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White Sox pitchers left to fend for themselves

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It's hard to play baseball without bats or gloves

Soto: "It's not your fault." Noesi: "Don't f--- with me."
Soto: "It's not your fault." Noesi: "Don't f--- with me."
Tom Szczerbowski/Getty Images

After scoring 15 runs over a seven-game homestand, Robin Ventura decided to shake up his lineup -- gently. The big idea? Moving Gordon Beckham to the second spot, and Melky Cabrera and everybody else down one spot.

For somebody who hoped that said shake-up would take the form of Adam LaRoche hitting first or second, just for goofs and grins if nothing else, I was underwhlemed.

The offensive performance that followed on Monday night? Even more underwhelming. I dare say, it was utterly devoid of whelm.

Drew Hutchison and his 6.06 ERA threw the first Maddux -- a nine-inning shutout with fewer than 100 pitches -- against the White Sox since the Yankees' Ramiro Mendoza blanked the 2000 Sox exactly 15 years to the date. Maybe that means these Sox will go on to set a franchise record in runs ... buuuuuuut I bet they won't.

This should be a breaking point, because there was no mystery to Hutchison. Out of his 96 pitches, 70 were fastballs, and ones that average 92 mph at that. He had decent arm-side command, but he wasn't dotting the black there, or the low part of the zone. The lack of diversity in his portfolio is a big reason why the league thumps him after the first pass through the lineup:

  • First PA: .162/.235/.243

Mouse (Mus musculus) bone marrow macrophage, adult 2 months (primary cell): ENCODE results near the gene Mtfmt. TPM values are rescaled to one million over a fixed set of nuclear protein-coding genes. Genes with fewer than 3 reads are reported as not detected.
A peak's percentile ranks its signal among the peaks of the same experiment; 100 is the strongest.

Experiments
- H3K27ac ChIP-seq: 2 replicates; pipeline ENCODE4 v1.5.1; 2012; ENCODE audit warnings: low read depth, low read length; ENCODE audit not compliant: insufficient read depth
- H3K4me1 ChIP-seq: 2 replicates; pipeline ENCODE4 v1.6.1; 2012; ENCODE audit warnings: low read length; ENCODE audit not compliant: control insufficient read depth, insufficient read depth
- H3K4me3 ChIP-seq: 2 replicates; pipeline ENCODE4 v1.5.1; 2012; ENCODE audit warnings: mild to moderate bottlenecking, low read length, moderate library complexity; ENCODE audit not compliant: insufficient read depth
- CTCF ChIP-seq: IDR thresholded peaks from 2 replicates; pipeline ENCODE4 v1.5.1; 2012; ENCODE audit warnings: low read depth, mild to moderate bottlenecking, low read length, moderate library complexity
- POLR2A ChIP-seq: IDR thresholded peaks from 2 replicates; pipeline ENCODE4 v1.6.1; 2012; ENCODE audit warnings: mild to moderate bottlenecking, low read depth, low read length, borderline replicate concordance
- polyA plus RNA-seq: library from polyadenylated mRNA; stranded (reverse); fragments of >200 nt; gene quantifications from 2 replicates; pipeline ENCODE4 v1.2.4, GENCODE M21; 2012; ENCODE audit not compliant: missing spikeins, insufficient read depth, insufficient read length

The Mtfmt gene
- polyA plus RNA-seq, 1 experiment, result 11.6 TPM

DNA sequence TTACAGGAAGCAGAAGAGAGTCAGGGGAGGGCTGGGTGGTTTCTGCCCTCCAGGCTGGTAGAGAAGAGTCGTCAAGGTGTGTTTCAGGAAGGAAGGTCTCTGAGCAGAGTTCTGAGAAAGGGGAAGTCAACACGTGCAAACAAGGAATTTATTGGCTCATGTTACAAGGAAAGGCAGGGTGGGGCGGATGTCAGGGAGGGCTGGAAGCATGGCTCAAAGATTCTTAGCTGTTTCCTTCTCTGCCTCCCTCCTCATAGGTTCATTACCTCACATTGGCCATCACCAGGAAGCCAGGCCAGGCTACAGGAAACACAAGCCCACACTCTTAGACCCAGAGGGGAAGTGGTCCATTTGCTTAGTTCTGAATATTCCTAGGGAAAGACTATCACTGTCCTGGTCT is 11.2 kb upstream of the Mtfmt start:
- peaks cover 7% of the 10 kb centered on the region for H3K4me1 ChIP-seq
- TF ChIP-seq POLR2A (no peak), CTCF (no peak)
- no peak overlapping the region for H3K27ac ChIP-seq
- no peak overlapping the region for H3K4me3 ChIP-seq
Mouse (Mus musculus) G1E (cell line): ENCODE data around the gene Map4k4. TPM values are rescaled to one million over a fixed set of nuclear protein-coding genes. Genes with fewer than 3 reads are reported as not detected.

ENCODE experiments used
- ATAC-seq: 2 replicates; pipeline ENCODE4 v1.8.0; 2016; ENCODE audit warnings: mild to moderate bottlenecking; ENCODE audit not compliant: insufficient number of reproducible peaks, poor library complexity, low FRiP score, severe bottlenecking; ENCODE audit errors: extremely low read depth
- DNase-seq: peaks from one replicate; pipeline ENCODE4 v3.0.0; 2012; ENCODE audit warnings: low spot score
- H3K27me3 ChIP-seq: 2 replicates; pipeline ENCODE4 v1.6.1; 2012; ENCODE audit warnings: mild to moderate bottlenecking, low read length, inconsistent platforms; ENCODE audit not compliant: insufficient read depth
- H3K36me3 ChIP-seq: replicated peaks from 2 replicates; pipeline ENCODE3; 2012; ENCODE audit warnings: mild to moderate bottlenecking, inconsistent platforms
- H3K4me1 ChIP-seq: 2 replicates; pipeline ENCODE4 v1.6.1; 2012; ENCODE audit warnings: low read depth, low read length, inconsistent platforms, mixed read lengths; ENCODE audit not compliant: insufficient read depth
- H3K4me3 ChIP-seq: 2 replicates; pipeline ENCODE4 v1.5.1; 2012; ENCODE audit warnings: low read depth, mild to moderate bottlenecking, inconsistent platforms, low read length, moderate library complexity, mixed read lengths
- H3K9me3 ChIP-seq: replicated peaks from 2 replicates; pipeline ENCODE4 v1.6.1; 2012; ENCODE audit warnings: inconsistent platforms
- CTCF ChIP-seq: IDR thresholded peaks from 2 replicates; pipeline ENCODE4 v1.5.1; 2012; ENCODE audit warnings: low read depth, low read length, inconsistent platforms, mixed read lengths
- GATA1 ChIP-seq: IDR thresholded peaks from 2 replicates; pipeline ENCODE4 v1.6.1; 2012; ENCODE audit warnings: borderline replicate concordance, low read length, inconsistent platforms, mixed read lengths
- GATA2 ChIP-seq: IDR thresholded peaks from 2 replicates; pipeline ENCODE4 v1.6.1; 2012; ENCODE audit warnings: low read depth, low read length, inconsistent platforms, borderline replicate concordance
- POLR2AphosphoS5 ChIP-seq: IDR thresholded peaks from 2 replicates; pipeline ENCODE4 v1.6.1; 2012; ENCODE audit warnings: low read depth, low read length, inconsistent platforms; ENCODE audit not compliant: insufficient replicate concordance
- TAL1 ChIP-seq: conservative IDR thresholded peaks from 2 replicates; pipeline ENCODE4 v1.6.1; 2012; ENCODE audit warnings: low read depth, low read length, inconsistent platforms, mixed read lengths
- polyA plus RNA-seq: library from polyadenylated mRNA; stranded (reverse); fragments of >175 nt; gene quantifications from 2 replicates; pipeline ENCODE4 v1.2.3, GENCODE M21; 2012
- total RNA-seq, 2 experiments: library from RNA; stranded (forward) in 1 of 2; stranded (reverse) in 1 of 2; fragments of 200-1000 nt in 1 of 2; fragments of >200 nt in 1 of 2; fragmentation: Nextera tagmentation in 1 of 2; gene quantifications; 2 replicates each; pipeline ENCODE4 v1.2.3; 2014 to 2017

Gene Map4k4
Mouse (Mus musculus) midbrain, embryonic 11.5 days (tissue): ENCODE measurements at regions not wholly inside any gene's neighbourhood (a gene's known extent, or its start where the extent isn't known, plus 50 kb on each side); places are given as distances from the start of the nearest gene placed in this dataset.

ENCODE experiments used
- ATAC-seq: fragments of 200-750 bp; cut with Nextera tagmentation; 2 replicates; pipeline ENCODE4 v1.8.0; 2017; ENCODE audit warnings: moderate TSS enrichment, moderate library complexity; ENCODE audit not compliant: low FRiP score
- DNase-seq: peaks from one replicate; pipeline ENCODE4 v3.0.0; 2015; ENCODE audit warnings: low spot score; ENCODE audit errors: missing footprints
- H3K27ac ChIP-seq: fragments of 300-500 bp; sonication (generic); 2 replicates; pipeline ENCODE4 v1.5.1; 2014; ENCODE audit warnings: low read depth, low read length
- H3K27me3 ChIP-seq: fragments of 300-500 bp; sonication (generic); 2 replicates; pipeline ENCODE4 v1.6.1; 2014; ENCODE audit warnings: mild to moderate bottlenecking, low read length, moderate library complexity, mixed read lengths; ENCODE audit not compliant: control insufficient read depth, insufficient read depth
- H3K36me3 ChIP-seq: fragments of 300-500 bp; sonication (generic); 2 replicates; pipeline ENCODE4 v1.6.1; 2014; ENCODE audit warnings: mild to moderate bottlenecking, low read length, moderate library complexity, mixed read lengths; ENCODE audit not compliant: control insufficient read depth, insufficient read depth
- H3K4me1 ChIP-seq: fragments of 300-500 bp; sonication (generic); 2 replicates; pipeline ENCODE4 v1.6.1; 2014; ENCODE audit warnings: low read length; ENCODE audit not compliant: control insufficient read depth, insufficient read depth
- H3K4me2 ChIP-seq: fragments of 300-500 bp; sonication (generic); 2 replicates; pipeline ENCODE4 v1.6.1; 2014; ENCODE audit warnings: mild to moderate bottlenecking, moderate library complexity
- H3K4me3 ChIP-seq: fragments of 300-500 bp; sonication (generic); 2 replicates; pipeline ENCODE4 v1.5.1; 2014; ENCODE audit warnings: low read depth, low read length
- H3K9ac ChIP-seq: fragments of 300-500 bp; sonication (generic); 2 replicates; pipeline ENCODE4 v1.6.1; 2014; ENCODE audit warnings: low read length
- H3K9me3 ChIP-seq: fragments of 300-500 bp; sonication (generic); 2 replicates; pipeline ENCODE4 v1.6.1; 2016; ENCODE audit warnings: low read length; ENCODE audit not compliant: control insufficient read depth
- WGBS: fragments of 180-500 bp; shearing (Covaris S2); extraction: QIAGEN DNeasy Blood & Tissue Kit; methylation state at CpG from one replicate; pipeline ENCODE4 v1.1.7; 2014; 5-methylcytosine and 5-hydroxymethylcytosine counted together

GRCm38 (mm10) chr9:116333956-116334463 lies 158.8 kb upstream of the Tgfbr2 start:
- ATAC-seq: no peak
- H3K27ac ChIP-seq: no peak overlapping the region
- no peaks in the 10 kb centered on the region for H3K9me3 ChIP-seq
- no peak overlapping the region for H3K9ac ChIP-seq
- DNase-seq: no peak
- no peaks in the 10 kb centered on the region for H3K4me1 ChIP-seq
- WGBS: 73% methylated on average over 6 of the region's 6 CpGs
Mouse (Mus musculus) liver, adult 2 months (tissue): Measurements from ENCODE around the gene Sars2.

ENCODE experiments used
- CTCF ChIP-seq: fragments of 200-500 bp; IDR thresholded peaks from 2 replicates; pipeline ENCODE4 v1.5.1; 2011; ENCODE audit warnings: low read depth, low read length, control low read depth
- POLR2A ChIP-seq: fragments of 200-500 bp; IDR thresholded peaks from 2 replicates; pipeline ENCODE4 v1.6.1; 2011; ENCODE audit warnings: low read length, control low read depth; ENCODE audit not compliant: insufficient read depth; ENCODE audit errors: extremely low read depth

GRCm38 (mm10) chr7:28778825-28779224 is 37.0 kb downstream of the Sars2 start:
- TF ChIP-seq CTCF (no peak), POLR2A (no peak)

• Second PA: .327/.370/.473
  • Third PA: .408/.455/.714

The White Sox got it backwards:

  • First PA: .222/.222/.222
  • Second PA: .222/.222/.222 (both infield hits)
  • Third PA: .000/.000/.000

(And then an 0-for-3 in the ninth on their attempt at a fourth pass, for good measure.)

This is getting straight unfair to White Sox pitchers. When Hector Noesi misses with a 1-1 fastball, Josh Donaldson hits it 452 feet to just right of straightaway center.

And deservedly so! That was a bad pitch!

But when Hutchison misses with a 1-1 fastball, Adam LaRoche can only foul it off to the left side, late on 92 mph.

Adam LaRoche Hutchison 1

And when Hutchison misses more over the plate with a 1-2 fastball two pitches later ... LaRoche can only watch it.

Adam LaRoche Hutchison 2

Hutchison threw 57 pitches to left-handed batters on Monday, and 44 of them were fastballs. Hutchison threw three consecutive fastballs to LaRoche in this at-bat; two were mistakes, and LaRoche looked unready for both of them.

Noesi pays for making one miss. Hutchison makes two in the same at-bat -- during that dreaded second time through the order -- and the Sox can't even put it in play. (It's not just LaRoche, but that at-bat was emblematic of their recent efforts.)

If Voltaire is correct about injustice producing independence, then I'm looking forward to the team the White Sox pitching staff puts together for itself later this season. In the meantime, the arms are going to have to bite their tongues.

Star-divide

Proof: Here's Noesi biting his tongue in response to a question about the double play Alexei Ramirez botched in the first inning, cracking the door open for four Toronto runs.

Given that English is Noesi's second language, it's possible that he needed extra time to carefully choose words on a delicate matter. But I'm thinking that silence speaks volumes, especially since Ramirez was silent on the matter himself.

An annoyed Ventura offered his most direct form of criticism on the matter.

Because the official scorer can't assume the double play, Ramirez wasn't charged with an error for either of the double-play balls he failed to see through to completion. He also won't be charged for not talking to the media, but that's a move that's not going to make his life easier in the near future, internally and/or externally.

I'm going to go out on a limb and predict that Beckham starts at short tonight. Maybe the day after, too, because at some point, these shakings are going to have to go from gentle to punitive.